Rangers v Celtic: How Scottish football's great rivalry has been diminished by Stewart Robertson comments

There have been some wonderful pictures of past Old Firm games posted on Twitter recently where great swathes of Rangers fans are shown in close proximity to great swathes of Celtic fans.
Celtic and Rangers fans at Ibrox in 2017 - when large away supports were still permitted.Celtic and Rangers fans at Ibrox in 2017 - when large away supports were still permitted.
Celtic and Rangers fans at Ibrox in 2017 - when large away supports were still permitted.

One even dated from the time when Rangers allowed Celtic supporters to be accommodated in one half of the main stand enclosure at Ibrox. This was the late 1980s – not as long ago as some might have thought.

Now it seems they are barely permitted to attend the same game.

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No away supporters at all were at the first clash of this season at Ibrox when red zones due to Covid restrictions were in place and there will be no away supporters at next month’s return clash at Parkhead, with the game originally having meant to have been played on 2 January. It’s anticipated that only between 700-800 visiting fans will be allowed at either ground when it’s hoped Covid restrictions are no longer an issue later this season.

In stadiums where the capacities are over 50,000, well over in the case of Celtic Park, this must be regarded as a matter of regret.

Stewart Robertson, the managing director of Rangers, has all but sounded the death knell for the days when as many as 6-7,000 away supporters attended Old Firm fixtures. In a Business of Sport podcast for the Athletic website, he admitted the arrangement of vastly reduced ticket allocations “is not something that I can see changing in the short term”.

The tweets and photographs from earlier this week were effectively laments for the way it once was. When the noise and colour of these occasions reflected their significance. Podcast co-host Mark Chapman recalled the atmosphere “crackling through the telly”.

So much is lost by the drawing up of the draw bridge. Any derby – any game, indeed – would be made the poorer by cutting the allocation given to opposition fans by such a large percentage.

Next month’s Edinburgh derby, which takes place the night before Celtic v Rangers, will have a whole stand at Easter Road reserved for Hearts fans. Much the same will apply at Dens Park for the Dundee derby on the same evening.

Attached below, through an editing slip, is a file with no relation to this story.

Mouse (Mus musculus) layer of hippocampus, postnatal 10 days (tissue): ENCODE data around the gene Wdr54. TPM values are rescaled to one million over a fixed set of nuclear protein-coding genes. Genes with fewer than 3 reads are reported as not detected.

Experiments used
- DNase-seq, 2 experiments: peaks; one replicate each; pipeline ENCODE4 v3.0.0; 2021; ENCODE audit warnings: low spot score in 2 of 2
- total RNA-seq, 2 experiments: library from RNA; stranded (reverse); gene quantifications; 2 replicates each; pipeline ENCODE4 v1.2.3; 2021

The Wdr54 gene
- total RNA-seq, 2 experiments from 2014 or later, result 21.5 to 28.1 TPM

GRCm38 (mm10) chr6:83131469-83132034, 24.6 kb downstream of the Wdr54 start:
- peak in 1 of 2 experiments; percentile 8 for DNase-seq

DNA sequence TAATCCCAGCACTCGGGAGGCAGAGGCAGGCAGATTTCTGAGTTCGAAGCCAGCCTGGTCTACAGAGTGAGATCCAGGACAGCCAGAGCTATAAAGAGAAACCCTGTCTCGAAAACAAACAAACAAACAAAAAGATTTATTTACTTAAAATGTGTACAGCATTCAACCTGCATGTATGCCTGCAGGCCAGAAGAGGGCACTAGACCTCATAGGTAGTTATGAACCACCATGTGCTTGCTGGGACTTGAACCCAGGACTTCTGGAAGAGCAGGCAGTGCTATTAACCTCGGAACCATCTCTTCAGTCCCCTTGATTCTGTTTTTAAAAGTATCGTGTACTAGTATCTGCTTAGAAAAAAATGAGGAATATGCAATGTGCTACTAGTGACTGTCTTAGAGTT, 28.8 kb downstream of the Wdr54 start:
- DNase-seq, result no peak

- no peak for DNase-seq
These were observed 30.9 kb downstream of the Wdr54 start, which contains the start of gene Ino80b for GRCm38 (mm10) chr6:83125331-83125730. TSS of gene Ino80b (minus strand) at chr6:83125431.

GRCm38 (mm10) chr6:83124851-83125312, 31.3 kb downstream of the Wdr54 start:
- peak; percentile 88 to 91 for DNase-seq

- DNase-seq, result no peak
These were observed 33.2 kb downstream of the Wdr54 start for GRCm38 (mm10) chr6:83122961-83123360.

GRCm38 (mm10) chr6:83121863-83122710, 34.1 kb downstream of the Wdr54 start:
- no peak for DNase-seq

Not only does it seem to work, the presence of thousands of away fans augments the occasion. Robertson, however, believes a “vast majority” of Rangers fans agrees with the policy of cutting the Celtic allocation to such a slim number. Does he know this? He admits he is the dark about what’s wanted “on the other side of the city”.

Such language doesn’t inspire optimism that the cooperation required for a re-think is even possible. Robertson believes that ship has now sailed because season ticket holders have already been allocated seats where away fans once sat. ‘We’d rather have our own fans,’ is the gist of it.

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It’s ironic that the conversation moved from talking about Scottish football’s failure to secure a television deal that is even commensurate with those of similar sized countries elsewhere to the topic of away fans at Old Firm games.

Robertson voiced his dismay at the poor value Scottish football gets from Sky Sports, where the deal, as poor as it is, hinges on the four Old Firm meetings per season. He mentions high profile figures such as Brendan Rodgers and Steven Gerrard.

“Some of the personalities we have in the game over the years, we’ve had the ability to sell it better than we have done,” he complains.

But then he’s involved in serving to diminish the very fixture that does most of the heavy lifting when it comes to the sale of TV rights.

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